What is the role of coagulation in the pathogenesis of systemic inflammatory response syndrome (SIRS)?

Updated: May 07, 2018
  • Author: Lewis J Kaplan, MD, FACS, FCCM, FCCP; Chief Editor: Michael R Pinsky, MD, CM, Dr(HC), FCCP, FAPS, MCCM  more...
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Answer

The correlation between inflammation and coagulation is critical to understanding the potential progression of SIRS. IL-1 and TNF-α directly affect endothelial surfaces, leading to the expression of tissue factor. Tissue factor initiates the production of thrombin, thereby promoting coagulation, and is a proinflammatory mediator itself. Fibrinolysis is impaired by IL-1 and TNF-α via production of plasminogen activator inhibitor-1. Proinflammatory cytokines also disrupt the naturally occurring anti-inflammatory mediators antithrombin and activated protein-C (APC).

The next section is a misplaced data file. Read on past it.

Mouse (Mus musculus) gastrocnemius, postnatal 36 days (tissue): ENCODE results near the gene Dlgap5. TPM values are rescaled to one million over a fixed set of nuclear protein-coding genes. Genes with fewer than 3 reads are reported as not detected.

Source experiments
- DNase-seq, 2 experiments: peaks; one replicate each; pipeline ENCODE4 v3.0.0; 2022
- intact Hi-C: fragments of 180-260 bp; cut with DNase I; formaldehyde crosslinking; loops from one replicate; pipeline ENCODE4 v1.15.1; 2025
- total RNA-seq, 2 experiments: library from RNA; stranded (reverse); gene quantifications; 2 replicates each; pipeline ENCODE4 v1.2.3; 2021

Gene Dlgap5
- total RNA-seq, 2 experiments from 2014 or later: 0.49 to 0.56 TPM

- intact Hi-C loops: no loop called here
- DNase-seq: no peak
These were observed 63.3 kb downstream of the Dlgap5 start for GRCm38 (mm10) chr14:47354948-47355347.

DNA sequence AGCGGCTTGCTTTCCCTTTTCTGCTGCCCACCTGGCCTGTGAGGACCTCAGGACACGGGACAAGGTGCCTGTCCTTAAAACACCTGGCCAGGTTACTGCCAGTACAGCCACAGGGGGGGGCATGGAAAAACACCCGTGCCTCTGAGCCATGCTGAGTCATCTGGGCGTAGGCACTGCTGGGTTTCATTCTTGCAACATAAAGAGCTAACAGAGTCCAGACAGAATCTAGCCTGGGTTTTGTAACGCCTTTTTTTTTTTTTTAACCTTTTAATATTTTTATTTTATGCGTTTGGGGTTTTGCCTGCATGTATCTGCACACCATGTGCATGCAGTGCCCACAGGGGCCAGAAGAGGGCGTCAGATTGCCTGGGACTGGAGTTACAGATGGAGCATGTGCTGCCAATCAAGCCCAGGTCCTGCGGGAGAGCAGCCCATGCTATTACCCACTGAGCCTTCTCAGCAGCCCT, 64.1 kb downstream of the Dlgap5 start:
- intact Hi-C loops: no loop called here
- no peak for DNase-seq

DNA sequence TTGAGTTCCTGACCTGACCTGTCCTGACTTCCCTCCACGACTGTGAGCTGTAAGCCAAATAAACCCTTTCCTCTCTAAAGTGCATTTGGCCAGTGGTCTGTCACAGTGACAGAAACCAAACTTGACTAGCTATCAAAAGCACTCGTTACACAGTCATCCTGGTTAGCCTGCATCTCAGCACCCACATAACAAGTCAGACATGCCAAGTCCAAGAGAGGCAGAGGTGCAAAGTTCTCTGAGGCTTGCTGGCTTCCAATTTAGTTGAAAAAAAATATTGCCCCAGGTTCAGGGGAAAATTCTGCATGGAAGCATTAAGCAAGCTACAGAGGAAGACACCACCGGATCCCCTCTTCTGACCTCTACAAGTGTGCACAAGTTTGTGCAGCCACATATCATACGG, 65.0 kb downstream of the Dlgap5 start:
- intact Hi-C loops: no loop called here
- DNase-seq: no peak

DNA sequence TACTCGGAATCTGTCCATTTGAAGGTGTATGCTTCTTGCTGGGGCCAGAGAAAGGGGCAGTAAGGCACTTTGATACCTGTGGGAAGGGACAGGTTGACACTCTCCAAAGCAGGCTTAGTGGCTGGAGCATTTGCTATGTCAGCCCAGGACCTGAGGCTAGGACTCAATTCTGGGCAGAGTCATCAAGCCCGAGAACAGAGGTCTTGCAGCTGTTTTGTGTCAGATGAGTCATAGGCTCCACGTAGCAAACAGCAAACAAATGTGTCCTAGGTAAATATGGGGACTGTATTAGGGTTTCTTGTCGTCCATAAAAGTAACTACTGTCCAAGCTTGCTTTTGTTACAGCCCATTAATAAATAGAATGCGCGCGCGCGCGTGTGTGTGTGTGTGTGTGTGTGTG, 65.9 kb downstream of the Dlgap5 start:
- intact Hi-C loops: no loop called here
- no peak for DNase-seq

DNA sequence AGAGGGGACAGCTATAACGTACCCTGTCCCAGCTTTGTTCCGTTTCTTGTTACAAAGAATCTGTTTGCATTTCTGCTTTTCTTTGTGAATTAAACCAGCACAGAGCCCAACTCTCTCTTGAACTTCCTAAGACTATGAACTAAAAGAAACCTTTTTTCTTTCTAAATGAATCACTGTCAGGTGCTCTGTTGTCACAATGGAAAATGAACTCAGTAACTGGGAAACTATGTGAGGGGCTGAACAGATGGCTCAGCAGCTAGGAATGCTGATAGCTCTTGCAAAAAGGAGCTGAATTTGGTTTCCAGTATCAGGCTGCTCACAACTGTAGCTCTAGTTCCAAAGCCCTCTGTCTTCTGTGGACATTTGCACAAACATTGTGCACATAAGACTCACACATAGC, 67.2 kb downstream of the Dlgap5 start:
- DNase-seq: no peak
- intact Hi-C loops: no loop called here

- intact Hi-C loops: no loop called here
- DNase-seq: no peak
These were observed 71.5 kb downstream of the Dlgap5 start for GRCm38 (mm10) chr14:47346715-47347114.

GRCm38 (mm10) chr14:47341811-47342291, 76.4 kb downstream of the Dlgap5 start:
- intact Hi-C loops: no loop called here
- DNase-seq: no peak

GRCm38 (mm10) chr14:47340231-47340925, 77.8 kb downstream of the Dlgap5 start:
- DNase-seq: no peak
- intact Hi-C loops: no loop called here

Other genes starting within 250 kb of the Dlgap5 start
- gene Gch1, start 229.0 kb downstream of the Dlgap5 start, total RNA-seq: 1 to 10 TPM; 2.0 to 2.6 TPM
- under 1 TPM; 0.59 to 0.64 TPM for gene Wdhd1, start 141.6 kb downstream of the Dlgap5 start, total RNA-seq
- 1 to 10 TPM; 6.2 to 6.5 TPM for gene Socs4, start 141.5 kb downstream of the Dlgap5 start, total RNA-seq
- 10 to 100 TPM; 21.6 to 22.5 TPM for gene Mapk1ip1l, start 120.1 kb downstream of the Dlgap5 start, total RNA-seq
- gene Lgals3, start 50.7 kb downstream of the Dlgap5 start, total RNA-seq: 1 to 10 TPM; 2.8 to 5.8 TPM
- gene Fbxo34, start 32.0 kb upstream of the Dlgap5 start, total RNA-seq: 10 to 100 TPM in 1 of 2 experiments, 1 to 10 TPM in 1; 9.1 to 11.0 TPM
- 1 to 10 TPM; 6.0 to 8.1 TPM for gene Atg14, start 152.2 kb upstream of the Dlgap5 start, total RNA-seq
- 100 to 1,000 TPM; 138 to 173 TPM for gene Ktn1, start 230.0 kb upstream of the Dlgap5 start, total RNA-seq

If unchecked, this coagulation cascade leads to complications of microvascular thrombosis, including organ dysfunction. The complement system also plays a role in the coagulation cascade. Infection-related procoagulant activity is generally more severe than that produced by trauma.


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